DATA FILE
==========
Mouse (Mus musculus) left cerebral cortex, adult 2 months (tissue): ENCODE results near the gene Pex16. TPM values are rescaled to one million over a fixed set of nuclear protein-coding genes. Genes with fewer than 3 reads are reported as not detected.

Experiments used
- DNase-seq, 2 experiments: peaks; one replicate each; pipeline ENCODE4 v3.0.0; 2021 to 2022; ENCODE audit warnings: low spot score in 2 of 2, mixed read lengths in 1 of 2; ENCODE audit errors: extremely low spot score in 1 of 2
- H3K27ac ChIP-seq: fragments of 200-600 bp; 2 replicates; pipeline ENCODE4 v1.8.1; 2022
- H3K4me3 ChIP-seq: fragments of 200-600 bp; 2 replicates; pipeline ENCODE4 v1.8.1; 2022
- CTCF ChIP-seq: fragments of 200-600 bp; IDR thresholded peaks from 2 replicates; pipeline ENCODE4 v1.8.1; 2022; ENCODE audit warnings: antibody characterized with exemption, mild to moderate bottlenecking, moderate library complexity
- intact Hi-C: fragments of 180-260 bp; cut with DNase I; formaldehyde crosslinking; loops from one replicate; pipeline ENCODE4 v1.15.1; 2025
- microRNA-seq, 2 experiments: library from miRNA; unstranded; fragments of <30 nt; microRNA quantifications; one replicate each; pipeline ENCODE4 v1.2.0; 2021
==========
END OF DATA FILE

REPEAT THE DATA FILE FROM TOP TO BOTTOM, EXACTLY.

Mouse (Mus musculus) left cerebral cortex, adult 2 months (tissue): ENCODE results near the gene Pex16. TPM values are rescaled to one million over a fixed set of nuclear protein-coding genes. Genes with fewer than 3 reads are reported as not detected.

Experiments used
- DNase-seq, 2 experiments: peaks; one replicate each; pipeline ENCODE4 v3.0.0; 2021 to 2022; ENCODE audit warnings: low spot score in 2 of 2, mixed read lengths in 1 of 2; ENCODE audit errors: extremely low spot score in 1 of 2
- H3K27ac ChIP-seq: fragments of 200-600 bp; 2 replicates; pipeline ENCODE4 v1.8.1; 2022
- H3K4me3 ChIP-seq: fragments of 200-600 bp; 2 replicates; pipeline ENCODE4 v1.8.1; 2022
- CTCF ChIP-seq: fragments of 200-600 bp; IDR thresholded peaks from 2 replicates; pipeline ENCODE4 v1.8.1; 2022; ENCODE audit warnings: antibody characterized with exemption, mild to moderate bottlenecking, moderate library complexity
- intact Hi-C: fragments of 180-260 bp; cut with DNase I; formaldehyde crosslinking; loops from one replicate; pipeline ENCODE4 v1.15.1; 2025
- microRNA-seq, 2 experiments: library from miRNA; unstranded; fragments of <30 nt; microRNA quantifications; one replicate each; pipeline ENCODE4 v1.2.0; 2021